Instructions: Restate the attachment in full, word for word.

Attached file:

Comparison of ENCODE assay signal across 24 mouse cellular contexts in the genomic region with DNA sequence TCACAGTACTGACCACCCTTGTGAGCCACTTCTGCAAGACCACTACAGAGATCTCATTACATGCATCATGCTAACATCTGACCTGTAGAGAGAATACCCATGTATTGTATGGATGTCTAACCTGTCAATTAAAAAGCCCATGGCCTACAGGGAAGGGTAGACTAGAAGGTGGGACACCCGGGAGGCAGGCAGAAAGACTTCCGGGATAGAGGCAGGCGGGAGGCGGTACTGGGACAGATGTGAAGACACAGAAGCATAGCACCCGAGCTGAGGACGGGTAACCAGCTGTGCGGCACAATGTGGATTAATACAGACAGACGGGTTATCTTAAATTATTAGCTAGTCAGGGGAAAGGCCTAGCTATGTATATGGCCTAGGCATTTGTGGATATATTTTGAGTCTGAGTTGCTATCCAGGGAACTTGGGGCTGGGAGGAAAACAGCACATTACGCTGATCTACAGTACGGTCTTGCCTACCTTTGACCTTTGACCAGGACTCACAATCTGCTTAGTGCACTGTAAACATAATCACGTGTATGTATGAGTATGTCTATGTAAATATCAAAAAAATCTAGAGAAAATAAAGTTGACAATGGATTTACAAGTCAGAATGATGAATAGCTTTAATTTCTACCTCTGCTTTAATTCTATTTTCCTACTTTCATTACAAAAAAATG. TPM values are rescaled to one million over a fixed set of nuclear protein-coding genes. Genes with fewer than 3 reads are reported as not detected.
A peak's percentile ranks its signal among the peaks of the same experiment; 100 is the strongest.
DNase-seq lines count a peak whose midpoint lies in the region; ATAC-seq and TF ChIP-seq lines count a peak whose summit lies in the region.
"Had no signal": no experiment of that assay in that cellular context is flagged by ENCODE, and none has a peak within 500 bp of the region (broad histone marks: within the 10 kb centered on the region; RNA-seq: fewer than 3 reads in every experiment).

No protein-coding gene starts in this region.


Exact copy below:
Comparison of ENCODE assay signal across 24 mouse cellular contexts in the genomic region with DNA sequence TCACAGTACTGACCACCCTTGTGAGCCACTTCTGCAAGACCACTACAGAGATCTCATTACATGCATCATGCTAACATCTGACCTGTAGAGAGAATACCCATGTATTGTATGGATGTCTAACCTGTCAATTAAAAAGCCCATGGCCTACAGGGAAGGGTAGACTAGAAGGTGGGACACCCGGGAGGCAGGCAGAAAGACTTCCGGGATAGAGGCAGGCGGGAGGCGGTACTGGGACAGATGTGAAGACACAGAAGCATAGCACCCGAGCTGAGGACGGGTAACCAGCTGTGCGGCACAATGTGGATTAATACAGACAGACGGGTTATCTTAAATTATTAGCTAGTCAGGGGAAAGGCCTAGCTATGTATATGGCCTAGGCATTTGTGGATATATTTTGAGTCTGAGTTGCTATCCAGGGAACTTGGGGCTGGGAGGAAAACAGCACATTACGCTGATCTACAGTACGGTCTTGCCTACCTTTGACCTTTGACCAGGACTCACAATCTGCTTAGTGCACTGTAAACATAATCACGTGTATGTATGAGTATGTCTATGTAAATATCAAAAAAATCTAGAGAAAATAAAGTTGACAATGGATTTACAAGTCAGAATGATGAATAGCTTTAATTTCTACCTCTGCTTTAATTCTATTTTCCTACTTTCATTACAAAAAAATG. TPM values are rescaled to one million over a fixed set of nuclear protein-coding genes. Genes with fewer than 3 reads are reported as not detected.
A peak's percentile ranks its signal among the peaks of the same experiment; 100 is the strongest.
DNase-seq lines count a peak whose midpoint lies in the region; ATAC-seq and TF ChIP-seq lines count a peak whose summit lies in the region.
"Had no signal": no experiment of that assay in that cellular context is flagged by ENCODE, and none has a peak within 500 bp of the region (broad histone marks: within the 10 kb centered on the region; RNA-seq: fewer than 3 reads in every experiment).

No protein-coding gene starts in this region.